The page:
A planned shutdown of the Plattsburgh Workers’ Compensation Board hearing site has local government leaders objecting.
“This is just not appropriate, and it does not seem necessary,” Clinton County Legislator Robert Butler (R-Area 6, Saranac) told the Press-Republican. “I hope they reconsider this.”
Butler is sponsoring a resolution at tonight’s legislature meeting that opposes the plan to shut down the Plattsburgh office, located at 23 Elm St., on May 1.
If it closes, people will have to drive to Saranac Lake for their Workers’ Compensation hearings.
“This is inexcusable, as far as I am concerned, and people should not be inconvenienced like that,” Butler said.
Plattsburgh attorney John Niles, who represents many clients with Workers’ Compensation claims, said the move makes no sense. He wrote a letter to Jeffrey Fenster, executive director of the Workers’ Compensation Board, asking that the decision be reconsidered.
Niles said in his letter that between 120 and 150 claimants appear at hearings at the Plattsburgh site each month. Only about 60 to 80 people attend hearings each month at 41 St. Bernard St., Saranac Lake.
Niles said that if the Plattsburgh office is closed, people who live in the Northern Tier of Clinton County will have to travel as much as 150 miles round trip for hearings.
“As you can imagine, most Workers’ Compensation claimants struggle financially, as they are only receiving a portion of the wages that they were earning while working for their employer,” Niles wrote to Fenster.
“In many cases, insurance carriers controvert cases and claimants are receiving nothing in the way of lost wages, yet those same claimants will now be required to travel many miles without any reimbursement for mileage.”
The Plattsburgh office is equipped with hearing rooms for clients, their attorneys and the judges, and it has plenty of parking, while the Saranac Lake site is inadequate, Niles said.
“Saranac Lake has almost no space for attorneys and no space available for those attorneys to speak with clients privately. Ordinarily, conferences must be conducted outside the building,” he wrote.
“As you can imagine, that is particularly inconvenient when the temperature dips below 32 degrees, and in Saranac Lake, that happens about six months out of the year.”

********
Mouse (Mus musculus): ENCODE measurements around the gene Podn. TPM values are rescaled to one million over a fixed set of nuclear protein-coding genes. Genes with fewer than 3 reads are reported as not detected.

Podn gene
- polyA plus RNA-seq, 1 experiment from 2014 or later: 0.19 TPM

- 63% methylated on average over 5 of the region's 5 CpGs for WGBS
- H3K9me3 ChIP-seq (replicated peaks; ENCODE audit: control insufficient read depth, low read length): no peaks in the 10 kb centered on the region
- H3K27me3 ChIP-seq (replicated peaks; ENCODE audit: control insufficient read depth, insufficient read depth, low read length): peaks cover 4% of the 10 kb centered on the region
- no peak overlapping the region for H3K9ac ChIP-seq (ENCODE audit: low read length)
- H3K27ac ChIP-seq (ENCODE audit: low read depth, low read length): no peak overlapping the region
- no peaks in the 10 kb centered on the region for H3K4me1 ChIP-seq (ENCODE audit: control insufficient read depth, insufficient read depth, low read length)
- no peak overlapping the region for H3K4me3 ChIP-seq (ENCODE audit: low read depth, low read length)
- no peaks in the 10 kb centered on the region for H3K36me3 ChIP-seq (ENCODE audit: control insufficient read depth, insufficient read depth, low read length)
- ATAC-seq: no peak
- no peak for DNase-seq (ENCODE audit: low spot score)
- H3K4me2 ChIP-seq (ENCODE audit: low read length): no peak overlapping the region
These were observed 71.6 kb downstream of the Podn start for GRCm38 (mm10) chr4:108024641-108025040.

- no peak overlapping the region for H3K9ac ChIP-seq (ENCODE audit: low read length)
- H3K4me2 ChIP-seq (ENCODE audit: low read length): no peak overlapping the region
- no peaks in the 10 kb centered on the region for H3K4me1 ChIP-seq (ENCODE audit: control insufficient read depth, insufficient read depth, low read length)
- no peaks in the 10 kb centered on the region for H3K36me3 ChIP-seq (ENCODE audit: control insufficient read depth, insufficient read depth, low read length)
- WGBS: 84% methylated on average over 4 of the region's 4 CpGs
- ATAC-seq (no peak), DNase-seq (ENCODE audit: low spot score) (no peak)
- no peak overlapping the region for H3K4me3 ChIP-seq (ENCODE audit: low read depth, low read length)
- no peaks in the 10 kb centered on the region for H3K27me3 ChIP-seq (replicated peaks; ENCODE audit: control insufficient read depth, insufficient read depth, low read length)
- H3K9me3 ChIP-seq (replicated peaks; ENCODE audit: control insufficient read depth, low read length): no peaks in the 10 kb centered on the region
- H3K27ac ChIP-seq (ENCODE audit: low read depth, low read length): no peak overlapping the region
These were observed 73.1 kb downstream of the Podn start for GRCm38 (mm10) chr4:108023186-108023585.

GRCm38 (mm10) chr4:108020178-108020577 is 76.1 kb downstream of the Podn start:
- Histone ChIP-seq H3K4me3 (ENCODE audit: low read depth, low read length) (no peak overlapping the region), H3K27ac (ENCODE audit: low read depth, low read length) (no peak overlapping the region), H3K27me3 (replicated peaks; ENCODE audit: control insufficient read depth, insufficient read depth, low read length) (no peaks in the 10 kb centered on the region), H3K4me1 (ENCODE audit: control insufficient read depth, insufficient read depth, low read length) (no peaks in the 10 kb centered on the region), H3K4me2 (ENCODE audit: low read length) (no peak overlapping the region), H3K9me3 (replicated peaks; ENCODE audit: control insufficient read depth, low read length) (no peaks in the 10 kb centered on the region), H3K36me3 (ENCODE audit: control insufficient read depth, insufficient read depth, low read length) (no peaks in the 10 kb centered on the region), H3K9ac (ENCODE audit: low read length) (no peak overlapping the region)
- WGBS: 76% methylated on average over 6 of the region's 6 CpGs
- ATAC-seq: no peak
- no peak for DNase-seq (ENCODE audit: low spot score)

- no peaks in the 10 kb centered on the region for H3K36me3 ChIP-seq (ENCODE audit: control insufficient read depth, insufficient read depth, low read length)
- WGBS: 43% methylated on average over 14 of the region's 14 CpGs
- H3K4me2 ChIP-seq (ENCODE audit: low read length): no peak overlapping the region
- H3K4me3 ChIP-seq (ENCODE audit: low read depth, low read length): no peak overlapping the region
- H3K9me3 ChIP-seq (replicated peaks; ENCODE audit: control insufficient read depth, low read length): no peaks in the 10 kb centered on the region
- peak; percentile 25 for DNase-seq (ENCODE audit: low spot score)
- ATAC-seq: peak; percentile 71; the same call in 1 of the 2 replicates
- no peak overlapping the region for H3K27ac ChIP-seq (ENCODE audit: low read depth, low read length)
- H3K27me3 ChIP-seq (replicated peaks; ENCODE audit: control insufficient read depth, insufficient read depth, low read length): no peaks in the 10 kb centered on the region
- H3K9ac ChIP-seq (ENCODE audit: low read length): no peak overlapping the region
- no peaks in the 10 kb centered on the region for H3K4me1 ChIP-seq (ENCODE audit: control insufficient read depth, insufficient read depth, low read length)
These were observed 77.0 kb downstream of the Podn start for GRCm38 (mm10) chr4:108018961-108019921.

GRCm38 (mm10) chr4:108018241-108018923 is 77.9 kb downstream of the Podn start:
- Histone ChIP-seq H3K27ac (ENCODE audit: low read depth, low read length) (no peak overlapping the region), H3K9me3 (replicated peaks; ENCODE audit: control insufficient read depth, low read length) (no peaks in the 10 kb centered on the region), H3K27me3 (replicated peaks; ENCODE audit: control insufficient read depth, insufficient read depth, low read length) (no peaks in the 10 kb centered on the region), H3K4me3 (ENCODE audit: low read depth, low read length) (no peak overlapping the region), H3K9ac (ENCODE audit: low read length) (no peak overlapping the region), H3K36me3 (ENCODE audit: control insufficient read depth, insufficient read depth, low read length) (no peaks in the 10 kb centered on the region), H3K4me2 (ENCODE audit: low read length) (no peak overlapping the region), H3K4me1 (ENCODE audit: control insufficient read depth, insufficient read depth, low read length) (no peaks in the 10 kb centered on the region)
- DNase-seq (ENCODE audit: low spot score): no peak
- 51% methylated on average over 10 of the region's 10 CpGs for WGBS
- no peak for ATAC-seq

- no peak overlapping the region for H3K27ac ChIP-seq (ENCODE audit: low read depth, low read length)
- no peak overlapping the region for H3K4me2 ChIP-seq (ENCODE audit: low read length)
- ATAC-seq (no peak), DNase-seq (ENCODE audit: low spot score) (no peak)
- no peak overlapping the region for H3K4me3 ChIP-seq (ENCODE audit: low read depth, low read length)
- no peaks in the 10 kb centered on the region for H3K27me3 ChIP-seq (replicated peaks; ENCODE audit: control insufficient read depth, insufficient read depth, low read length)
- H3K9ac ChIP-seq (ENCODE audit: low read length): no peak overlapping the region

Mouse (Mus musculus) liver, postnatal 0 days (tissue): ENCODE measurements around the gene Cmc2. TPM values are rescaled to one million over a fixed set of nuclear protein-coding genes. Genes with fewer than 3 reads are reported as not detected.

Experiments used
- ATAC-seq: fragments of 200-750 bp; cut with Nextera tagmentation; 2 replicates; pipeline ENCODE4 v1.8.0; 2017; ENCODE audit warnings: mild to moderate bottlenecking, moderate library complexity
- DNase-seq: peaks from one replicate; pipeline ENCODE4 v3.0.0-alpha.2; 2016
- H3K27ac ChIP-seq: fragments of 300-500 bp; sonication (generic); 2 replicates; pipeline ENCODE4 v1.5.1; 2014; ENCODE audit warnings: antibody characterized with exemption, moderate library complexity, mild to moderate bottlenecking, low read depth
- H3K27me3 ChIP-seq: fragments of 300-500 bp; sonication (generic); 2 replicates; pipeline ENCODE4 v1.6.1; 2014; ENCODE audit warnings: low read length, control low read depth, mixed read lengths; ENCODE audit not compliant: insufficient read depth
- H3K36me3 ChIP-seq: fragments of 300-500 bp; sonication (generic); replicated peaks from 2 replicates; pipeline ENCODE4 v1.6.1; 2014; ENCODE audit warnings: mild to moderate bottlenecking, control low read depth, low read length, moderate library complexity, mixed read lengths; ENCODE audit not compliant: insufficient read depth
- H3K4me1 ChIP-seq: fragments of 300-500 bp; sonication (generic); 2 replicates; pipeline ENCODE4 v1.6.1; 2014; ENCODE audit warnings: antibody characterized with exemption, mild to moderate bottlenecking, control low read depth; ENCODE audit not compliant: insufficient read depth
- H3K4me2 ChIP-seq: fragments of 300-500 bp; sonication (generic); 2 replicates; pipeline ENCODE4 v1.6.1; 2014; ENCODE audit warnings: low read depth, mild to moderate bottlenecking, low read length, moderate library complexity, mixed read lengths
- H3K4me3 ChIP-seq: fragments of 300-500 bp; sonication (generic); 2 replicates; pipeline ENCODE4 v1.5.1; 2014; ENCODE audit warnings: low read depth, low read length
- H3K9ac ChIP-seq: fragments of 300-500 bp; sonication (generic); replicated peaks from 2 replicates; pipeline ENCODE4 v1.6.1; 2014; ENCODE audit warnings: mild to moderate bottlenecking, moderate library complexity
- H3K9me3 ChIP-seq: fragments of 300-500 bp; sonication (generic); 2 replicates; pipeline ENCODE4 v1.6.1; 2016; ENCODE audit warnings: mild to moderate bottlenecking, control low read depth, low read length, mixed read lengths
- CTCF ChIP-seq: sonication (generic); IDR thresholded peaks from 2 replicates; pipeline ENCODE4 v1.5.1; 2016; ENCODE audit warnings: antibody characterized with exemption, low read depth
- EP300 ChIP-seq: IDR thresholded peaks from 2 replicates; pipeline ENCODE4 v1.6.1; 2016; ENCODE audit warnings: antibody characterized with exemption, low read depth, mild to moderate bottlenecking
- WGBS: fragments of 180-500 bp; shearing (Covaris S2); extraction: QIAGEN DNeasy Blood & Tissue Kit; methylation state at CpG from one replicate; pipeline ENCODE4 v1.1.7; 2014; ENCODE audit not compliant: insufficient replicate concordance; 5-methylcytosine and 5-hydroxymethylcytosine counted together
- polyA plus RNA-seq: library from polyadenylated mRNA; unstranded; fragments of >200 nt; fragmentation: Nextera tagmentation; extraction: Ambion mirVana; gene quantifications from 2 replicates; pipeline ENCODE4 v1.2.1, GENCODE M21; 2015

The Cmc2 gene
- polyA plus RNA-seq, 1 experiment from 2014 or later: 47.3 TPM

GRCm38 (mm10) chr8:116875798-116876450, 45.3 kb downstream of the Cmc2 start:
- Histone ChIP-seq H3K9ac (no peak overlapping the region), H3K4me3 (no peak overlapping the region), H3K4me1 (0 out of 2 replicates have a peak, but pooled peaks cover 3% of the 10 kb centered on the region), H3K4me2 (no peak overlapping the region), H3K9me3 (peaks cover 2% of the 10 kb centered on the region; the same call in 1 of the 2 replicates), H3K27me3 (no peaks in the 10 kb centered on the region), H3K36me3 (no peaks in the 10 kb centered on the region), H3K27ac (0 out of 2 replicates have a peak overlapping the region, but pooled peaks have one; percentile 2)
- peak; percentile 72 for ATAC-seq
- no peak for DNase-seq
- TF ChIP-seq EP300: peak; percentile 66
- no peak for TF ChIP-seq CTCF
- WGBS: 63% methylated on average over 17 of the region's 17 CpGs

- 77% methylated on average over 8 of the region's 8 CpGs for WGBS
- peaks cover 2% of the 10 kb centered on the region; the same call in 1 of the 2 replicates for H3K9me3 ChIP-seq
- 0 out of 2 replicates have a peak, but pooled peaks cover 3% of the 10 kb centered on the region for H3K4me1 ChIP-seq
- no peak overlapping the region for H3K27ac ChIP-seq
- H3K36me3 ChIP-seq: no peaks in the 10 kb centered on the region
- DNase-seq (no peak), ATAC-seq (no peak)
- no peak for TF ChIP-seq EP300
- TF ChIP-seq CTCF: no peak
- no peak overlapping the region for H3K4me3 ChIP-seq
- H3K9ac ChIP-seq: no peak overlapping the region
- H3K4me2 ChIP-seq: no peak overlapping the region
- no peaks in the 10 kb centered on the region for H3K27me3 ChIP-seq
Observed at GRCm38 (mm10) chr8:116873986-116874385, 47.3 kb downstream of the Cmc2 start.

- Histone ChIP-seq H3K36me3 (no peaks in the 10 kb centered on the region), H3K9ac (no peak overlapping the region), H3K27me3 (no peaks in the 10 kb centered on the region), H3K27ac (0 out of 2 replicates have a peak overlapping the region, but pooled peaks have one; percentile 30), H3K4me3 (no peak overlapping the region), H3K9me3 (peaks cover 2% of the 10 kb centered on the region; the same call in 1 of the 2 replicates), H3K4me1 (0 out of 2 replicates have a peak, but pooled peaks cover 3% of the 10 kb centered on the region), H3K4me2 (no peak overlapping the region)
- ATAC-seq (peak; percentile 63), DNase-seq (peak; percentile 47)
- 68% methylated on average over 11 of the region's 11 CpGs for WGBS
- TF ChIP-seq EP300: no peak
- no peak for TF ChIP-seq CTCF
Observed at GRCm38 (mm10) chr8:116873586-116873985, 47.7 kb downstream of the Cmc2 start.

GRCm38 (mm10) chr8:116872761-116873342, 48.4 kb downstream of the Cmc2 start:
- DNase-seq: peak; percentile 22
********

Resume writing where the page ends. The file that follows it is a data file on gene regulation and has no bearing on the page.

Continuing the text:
The move to close the Plattsburgh office is part of Gov. Andrew Cuomo’s plan to retrench all state agencies in order to cut costs.
A spokesperson for the Workers’ Compensation Office in Albany declined to comment when contacted by the Press-Republican. Information on costs to operate each site were not available.
State Sen. Betty Little (R-Queensbury) also wrote a letter to Fenster opposing closure of the Plattsburgh office.
“I have been contacted by several attorneys within my district and beyond who are affected by this change, out of concern not just for their own benefit but because they, too, are aware of the difficulties this closure will cause their current and future clients,” she wrote.
“Obviously, distance is a major factor; a majority of claimants live in closer proximity to the Plattburgh hearing location. You will be asking them to now drive farther, imposing a greater financial burden, as many residents with steady income are struggling to keep their gas tanks full.”
Little told Fenster that the roads that clients will have to travel to reach Saranac Lake are in poor condition, especially in the winter.
“I understand it would not be possible for you to know the details of every square mile within the state, and I appreciate your efforts in improving efficiency through consolidation; however, closing the Plattsburgh hearing office places an additional burden on residents in the northernmost part of the state and could create a potentially dangerous situation,” she wrote.
The legislature will vote on the resolution opposing the closure of the Plattsburgh site at 7 tonight in the Clinton County Government Center, Margaret Street, Plattsburgh.
Email Joe LoTemplio:firstname.lastname@example.org